The voiceover world has a saying that never seems to get old. Voice teachers and coaches alike tell their students, “the Voiceover business is not a sprint but more like a marathon.” For some time, I didn’t understand the meaning of the phrase. When I thought about the sprint/marathon analogy, runners like Usain Bolt, Florence ‘Flo Jo’ Joyner, or Harold Abrahams (“Chariots of Fire” movie fame) would come to mind. But for voiceactors, the business is more like training for and running a marathon. If you want to achieve voiceacting success, run your business like you’re training for a marathon.
Before I get into analogies and comparisons, let’s examine what it means to train for a marathon and a sprint. Dr. Hunter Vincent, a personal trainer, provides some guidance on the difference between “sprint” and “marathon” training. You must first understand what’s in store physically for your body throughout your training regimen.
When it comes to voiceovers and voiceacting, you must also know precisely what you’re asking of your yourself to reach your goals. You must cultivate the right mindset and prepare yourself for action. To sum it up, you must know which mindset you need and the difference.
Sprint – Short and Sweet
A “sprint” can be considered a short, high-intensity run or workout. Sprint training includes running stairs and hills as well as working with Interval Circuit Training equipment. You probably had to do a few sprint races in your time growing up. With a sprint, you gave your all for a few moments and then the run was over, or you could pass the baton on to the next runner. If for some reason the race became longer, you probably almost broke into a cold sweat because you knew your best run was only a few feet in distance. The longer the race, the better the chances you could lose strength or become overly tired before you reached the finish line.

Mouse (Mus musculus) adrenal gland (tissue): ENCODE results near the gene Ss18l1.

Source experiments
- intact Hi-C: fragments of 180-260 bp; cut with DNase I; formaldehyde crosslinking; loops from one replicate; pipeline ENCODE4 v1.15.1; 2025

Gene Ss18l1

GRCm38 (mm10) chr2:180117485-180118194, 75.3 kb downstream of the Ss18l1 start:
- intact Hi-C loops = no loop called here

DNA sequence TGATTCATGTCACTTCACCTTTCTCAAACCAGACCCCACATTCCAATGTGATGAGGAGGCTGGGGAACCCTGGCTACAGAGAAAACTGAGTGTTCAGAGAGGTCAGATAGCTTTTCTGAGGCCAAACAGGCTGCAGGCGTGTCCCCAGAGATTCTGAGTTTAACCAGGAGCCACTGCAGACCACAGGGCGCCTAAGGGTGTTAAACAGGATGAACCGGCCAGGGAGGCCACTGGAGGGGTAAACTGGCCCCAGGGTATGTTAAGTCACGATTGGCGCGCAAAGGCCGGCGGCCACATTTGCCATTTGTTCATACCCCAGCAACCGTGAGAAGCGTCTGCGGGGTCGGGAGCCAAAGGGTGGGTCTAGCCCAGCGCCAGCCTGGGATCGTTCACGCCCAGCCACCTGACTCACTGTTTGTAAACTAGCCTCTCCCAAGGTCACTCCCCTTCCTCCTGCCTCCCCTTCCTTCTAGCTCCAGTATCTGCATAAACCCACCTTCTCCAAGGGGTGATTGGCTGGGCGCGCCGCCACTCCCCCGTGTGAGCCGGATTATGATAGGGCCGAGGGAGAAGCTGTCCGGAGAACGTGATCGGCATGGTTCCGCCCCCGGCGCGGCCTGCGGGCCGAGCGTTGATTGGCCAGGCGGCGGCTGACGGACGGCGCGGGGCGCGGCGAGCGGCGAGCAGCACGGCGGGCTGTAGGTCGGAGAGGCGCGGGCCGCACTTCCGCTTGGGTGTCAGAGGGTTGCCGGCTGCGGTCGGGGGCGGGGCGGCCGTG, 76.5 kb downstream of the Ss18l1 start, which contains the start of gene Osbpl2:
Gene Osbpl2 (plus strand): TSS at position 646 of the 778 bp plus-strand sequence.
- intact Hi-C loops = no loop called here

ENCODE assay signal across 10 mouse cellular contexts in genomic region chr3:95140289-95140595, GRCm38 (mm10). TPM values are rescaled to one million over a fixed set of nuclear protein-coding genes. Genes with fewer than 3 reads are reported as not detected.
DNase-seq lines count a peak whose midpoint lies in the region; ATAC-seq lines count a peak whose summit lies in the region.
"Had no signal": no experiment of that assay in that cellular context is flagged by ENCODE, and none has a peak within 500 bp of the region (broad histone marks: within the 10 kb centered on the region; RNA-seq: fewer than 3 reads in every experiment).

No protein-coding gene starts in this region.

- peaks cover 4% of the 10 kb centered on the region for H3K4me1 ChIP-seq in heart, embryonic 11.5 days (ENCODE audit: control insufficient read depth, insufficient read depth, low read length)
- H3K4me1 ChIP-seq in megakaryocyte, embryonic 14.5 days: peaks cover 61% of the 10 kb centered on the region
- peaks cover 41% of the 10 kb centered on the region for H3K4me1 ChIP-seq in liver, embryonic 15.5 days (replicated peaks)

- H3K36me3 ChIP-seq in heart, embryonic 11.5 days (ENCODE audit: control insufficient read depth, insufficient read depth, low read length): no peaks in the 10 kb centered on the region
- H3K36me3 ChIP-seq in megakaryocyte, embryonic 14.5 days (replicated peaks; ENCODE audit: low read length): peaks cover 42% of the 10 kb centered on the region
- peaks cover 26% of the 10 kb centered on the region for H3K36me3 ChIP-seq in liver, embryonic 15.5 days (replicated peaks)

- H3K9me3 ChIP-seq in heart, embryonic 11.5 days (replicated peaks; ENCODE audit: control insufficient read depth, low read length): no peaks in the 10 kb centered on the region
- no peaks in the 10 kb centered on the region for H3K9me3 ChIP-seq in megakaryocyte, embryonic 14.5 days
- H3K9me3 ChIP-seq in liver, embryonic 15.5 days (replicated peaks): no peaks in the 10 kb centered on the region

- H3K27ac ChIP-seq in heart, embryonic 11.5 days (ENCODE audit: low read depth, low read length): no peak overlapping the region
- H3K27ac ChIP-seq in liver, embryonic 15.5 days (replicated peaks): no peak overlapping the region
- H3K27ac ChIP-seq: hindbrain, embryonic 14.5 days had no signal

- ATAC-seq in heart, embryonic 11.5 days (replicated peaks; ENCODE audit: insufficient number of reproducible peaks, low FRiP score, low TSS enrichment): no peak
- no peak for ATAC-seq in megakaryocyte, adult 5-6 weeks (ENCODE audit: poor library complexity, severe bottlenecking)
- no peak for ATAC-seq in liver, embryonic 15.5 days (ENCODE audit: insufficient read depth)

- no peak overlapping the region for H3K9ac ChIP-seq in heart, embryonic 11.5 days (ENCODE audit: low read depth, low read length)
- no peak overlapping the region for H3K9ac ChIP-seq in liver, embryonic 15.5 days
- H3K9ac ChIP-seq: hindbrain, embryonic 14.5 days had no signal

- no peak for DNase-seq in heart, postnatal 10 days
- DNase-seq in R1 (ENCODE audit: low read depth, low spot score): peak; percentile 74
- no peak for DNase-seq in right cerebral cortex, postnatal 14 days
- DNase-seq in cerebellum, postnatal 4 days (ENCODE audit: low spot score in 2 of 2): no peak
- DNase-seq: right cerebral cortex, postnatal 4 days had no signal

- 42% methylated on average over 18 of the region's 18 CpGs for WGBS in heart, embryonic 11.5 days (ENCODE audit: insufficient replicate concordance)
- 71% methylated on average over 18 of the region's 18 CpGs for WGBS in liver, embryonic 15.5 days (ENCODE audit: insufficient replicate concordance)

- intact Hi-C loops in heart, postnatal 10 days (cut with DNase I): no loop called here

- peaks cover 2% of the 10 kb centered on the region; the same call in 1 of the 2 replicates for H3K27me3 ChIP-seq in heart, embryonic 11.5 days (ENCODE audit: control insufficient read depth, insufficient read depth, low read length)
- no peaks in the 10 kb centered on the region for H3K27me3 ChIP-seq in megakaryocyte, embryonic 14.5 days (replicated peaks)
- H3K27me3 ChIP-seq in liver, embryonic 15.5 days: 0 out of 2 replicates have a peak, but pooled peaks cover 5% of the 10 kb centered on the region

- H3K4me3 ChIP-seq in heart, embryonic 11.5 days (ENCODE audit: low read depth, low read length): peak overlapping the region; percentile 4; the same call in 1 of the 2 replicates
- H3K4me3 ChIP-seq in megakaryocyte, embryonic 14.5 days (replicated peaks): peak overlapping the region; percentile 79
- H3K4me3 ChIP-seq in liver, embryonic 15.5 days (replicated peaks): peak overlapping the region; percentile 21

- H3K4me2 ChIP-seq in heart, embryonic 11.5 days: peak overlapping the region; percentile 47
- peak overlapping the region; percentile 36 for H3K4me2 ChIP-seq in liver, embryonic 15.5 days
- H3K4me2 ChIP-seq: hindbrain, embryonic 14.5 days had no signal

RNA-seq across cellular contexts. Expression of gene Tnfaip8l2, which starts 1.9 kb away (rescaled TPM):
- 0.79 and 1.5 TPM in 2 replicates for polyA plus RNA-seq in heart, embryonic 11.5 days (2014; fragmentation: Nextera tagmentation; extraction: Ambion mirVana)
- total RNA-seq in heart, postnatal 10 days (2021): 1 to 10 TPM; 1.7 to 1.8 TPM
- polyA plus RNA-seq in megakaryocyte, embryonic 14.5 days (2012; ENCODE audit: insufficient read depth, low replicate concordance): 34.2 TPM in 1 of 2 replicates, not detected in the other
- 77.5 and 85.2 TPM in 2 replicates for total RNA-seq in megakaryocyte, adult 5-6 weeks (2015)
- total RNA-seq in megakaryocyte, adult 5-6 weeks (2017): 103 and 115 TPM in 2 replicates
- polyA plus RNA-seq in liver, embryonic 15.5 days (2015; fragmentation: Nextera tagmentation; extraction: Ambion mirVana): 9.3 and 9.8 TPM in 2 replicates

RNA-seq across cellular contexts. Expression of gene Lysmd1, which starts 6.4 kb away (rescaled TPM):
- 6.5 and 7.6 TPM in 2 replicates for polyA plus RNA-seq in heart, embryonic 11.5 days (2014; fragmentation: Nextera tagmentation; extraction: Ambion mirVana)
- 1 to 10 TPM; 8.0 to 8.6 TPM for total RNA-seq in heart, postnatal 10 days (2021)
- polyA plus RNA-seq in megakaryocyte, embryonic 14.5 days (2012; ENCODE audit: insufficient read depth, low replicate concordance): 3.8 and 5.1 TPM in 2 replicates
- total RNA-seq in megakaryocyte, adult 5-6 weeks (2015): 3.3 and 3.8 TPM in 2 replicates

Marathon – The Long Haul
Marathon training does quite the opposite. VeryWellFit.com says, “A marathon is 26.2 miles or 42 kilometers. (Wow!) Although marathons differ in their terrain and degree of difficulty, the distance is always 26.2 miles.”
The Army Ten Miller and the Boston Marathon are among the famous US-based marathons. Dr. Hunter also notes that “Although it is equally challenging to run a marathon or even train for one, the intensity is technically considered to be less, and heart rates tend to be a lower percentage of your maximum.”
VeryWellFit.com goes on about how to prepare for a marathon, “(You must) follow a training schedule so you’re properly prepared for the race, avoid getting injured, and feel confident when you get to the starting line. Having a training schedule to follow will also keep you motivated during the four to five months that you’ll need to prepare for the race.”
The Voiceover Marathon
A voiceover business (or marathon) can take many years amidst changing industry conditions to become lucrative. So, to translate into voiceactor terms, operating (or training) a voiceover business includes the following:
- Developing and following a schedule to include marketing, training, and practicing.
- Learning how to avoid injury by having the right mindset when you win jobs as well as when you lose jobs or opportunities.
- Gaining confidence in oneself through training and applying feedback from good voiceover coaches and mentors.
- Increasing business intensity at a reasonable pace.
- Following up with marketing leads and old clients.
- Practicing proper nutrition and hydration at all times.
- Maintaining good personal and dental health plus steering clear of “pop” foods.
- Motivating and rewarding yourself for meeting small goals and milestones.
- Getting proper rest for rejuvenating your creativity and keeping you on your game.
- Maintaining a routine of running your business at a pace that will not cause burnout after a few months (the sprint); it can take years to achieve your ultimate voiceover success.
So, yes, the voiceover coaches have a truthful saying. A career in voiceovers is like training and running in a marathon. Sprints can be rewarding, but it will not take much to cause you to lose strength, become overly tired, or discouraged long before you reach the (voiceover) finish line.
Break a lip as you run your voiceover marathon.